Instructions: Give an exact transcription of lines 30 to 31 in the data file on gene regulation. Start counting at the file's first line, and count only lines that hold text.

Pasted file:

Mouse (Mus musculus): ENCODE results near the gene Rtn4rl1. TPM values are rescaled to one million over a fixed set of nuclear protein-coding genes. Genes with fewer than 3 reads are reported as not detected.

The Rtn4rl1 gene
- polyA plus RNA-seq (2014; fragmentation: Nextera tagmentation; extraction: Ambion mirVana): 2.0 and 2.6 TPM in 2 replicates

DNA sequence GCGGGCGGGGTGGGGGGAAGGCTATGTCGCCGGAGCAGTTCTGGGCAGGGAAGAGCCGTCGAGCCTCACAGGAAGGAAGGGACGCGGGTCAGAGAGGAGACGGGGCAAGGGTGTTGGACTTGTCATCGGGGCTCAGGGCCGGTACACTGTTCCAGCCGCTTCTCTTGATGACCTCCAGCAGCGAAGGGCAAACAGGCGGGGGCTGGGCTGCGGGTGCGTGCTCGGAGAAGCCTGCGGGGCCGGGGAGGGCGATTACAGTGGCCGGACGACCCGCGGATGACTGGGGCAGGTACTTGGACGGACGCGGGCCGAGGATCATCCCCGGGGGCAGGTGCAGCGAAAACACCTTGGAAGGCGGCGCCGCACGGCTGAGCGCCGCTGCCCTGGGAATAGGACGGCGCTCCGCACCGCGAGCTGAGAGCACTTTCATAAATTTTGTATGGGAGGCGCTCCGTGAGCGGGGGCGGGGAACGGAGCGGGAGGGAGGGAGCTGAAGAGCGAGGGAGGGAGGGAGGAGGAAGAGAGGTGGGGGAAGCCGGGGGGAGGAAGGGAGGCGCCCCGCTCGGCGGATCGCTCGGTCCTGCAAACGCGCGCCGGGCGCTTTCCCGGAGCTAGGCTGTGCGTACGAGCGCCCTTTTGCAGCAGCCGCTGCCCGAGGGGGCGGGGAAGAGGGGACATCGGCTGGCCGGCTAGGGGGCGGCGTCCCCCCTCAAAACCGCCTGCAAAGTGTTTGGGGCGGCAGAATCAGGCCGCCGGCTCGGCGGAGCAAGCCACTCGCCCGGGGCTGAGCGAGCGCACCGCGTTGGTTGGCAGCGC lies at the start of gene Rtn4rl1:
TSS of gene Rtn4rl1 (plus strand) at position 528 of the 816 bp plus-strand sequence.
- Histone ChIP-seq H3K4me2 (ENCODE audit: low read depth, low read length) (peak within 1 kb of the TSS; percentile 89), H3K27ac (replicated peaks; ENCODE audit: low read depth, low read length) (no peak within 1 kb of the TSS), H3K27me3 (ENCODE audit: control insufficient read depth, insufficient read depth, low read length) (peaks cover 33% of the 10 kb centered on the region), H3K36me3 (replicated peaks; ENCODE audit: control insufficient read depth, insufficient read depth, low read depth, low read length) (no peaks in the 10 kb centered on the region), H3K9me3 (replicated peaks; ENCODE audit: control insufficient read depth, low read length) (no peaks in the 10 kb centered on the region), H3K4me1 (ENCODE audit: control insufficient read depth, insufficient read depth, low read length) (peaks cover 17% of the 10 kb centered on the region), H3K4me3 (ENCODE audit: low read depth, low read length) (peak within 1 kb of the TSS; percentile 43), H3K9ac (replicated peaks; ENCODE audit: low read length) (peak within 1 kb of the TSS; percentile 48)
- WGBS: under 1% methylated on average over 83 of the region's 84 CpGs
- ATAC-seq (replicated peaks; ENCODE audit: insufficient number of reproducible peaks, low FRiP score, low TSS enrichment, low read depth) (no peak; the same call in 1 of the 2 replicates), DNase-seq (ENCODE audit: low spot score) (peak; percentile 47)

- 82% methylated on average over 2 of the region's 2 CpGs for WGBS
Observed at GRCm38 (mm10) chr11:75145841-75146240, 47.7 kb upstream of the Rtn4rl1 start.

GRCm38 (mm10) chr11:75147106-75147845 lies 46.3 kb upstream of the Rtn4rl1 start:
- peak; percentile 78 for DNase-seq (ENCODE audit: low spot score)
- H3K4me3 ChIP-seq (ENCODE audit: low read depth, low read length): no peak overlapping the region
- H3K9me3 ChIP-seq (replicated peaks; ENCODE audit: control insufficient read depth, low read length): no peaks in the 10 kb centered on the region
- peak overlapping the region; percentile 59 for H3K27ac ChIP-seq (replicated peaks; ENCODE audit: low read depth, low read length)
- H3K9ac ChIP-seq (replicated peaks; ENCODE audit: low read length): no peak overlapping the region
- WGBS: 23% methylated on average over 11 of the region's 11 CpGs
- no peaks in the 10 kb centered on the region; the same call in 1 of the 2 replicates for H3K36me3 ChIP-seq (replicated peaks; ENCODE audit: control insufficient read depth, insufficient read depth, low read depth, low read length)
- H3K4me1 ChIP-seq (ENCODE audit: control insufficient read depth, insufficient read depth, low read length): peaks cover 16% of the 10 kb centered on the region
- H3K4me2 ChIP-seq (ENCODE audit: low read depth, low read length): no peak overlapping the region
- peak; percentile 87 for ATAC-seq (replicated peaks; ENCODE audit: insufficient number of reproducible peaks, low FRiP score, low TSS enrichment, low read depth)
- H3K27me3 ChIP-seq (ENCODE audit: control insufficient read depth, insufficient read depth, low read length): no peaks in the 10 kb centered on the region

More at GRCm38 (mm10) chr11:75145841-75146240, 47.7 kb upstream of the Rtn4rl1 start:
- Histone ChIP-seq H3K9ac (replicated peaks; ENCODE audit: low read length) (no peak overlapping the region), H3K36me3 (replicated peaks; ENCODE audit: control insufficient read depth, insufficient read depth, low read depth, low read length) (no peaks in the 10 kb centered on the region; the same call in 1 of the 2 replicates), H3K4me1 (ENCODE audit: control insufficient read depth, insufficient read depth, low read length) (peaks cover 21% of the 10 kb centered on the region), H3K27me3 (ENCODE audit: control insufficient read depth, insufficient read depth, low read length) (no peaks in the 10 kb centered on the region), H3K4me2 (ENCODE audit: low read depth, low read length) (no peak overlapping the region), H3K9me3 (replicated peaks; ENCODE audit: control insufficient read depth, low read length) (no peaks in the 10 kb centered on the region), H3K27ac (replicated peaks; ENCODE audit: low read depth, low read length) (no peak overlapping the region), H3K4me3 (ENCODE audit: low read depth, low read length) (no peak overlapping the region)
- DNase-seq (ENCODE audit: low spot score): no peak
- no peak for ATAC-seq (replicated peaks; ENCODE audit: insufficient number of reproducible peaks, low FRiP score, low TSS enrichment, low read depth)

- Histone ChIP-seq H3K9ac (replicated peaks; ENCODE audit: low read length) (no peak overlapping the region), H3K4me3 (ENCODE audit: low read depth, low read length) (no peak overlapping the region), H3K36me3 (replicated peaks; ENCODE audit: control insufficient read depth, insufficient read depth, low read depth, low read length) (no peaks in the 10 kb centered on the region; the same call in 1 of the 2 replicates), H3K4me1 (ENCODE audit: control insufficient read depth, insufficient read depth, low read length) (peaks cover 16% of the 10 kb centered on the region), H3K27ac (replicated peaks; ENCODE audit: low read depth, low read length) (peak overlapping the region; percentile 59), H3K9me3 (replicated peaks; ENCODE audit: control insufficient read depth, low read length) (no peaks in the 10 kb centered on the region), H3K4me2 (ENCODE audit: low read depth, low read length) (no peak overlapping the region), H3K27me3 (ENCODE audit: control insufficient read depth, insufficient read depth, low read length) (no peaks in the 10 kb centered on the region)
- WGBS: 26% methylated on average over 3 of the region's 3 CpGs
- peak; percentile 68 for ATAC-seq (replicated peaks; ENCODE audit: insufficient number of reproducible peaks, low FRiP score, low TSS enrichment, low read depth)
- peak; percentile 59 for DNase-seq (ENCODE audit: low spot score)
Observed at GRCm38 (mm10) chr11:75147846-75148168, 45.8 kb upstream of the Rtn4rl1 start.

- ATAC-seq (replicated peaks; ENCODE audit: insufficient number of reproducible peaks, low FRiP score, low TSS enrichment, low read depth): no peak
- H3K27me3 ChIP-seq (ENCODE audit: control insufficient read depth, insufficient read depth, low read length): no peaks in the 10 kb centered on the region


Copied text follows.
- peak; percentile 59 for DNase-seq (ENCODE audit: low spot score)
Observed at GRCm38 (mm10) chr11:75147846-75148168, 45.8 kb upstream of the Rtn4rl1 start.